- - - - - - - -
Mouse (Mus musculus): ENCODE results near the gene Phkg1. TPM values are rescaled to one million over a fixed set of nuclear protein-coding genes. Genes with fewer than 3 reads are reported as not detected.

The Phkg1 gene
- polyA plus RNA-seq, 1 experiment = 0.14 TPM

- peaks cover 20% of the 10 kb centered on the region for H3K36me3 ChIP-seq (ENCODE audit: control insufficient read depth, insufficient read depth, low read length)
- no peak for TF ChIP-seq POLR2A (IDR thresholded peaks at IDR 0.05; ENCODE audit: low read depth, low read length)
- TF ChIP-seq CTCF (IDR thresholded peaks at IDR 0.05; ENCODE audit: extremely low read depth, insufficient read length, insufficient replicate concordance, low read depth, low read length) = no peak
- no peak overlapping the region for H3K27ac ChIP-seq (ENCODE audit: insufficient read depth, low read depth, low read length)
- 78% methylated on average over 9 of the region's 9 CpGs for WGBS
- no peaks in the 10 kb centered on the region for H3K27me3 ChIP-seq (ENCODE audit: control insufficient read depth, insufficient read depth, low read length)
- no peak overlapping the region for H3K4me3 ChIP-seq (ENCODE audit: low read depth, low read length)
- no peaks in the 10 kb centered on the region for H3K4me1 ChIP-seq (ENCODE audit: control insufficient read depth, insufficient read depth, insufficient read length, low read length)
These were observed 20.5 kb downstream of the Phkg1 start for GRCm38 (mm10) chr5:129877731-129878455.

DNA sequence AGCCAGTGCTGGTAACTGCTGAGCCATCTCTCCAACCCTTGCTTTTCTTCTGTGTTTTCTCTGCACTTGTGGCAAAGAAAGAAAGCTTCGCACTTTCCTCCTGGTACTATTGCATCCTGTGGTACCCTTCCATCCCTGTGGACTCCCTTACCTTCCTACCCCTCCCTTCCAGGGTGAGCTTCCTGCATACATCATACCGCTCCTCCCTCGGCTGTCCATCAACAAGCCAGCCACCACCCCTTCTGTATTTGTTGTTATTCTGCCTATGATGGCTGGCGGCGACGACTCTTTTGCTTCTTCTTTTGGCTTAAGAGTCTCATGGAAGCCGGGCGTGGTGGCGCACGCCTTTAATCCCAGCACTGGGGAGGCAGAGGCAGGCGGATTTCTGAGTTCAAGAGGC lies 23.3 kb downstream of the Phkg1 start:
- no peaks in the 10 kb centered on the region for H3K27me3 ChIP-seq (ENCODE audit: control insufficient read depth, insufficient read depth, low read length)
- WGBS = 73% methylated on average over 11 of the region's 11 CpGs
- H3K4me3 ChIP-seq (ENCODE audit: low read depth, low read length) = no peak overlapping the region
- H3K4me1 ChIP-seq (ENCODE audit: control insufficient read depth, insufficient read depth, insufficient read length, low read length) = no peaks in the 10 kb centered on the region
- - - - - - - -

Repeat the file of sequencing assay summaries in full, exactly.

Mouse (Mus musculus): ENCODE results near the gene Phkg1. TPM values are rescaled to one million over a fixed set of nuclear protein-coding genes. Genes with fewer than 3 reads are reported as not detected.

The Phkg1 gene
- polyA plus RNA-seq, 1 experiment = 0.14 TPM

- peaks cover 20% of the 10 kb centered on the region for H3K36me3 ChIP-seq (ENCODE audit: control insufficient read depth, insufficient read depth, low read length)
- no peak for TF ChIP-seq POLR2A (IDR thresholded peaks at IDR 0.05; ENCODE audit: low read depth, low read length)
- TF ChIP-seq CTCF (IDR thresholded peaks at IDR 0.05; ENCODE audit: extremely low read depth, insufficient read length, insufficient replicate concordance, low read depth, low read length) = no peak
- no peak overlapping the region for H3K27ac ChIP-seq (ENCODE audit: insufficient read depth, low read depth, low read length)
- 78% methylated on average over 9 of the region's 9 CpGs for WGBS
- no peaks in the 10 kb centered on the region for H3K27me3 ChIP-seq (ENCODE audit: control insufficient read depth, insufficient read depth, low read length)
- no peak overlapping the region for H3K4me3 ChIP-seq (ENCODE audit: low read depth, low read length)
- no peaks in the 10 kb centered on the region for H3K4me1 ChIP-seq (ENCODE audit: control insufficient read depth, insufficient read depth, insufficient read length, low read length)
These were observed 20.5 kb downstream of the Phkg1 start for GRCm38 (mm10) chr5:129877731-129878455.

DNA sequence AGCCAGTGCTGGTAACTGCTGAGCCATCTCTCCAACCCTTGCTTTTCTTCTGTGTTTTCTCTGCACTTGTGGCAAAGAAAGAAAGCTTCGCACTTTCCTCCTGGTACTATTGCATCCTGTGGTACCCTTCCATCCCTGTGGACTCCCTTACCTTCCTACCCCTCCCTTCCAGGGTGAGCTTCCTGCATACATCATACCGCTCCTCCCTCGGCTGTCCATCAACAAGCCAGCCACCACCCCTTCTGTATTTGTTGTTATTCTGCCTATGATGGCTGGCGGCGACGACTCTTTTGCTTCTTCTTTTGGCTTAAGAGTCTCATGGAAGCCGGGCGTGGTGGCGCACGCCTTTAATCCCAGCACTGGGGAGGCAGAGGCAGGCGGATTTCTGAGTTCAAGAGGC lies 23.3 kb downstream of the Phkg1 start:
- no peaks in the 10 kb centered on the region for H3K27me3 ChIP-seq (ENCODE audit: control insufficient read depth, insufficient read depth, low read length)
- WGBS = 73% methylated on average over 11 of the region's 11 CpGs
- H3K4me3 ChIP-seq (ENCODE audit: low read depth, low read length) = no peak overlapping the region
- H3K4me1 ChIP-seq (ENCODE audit: control insufficient read depth, insufficient read depth, insufficient read length, low read length) = no peaks in the 10 kb centered on the region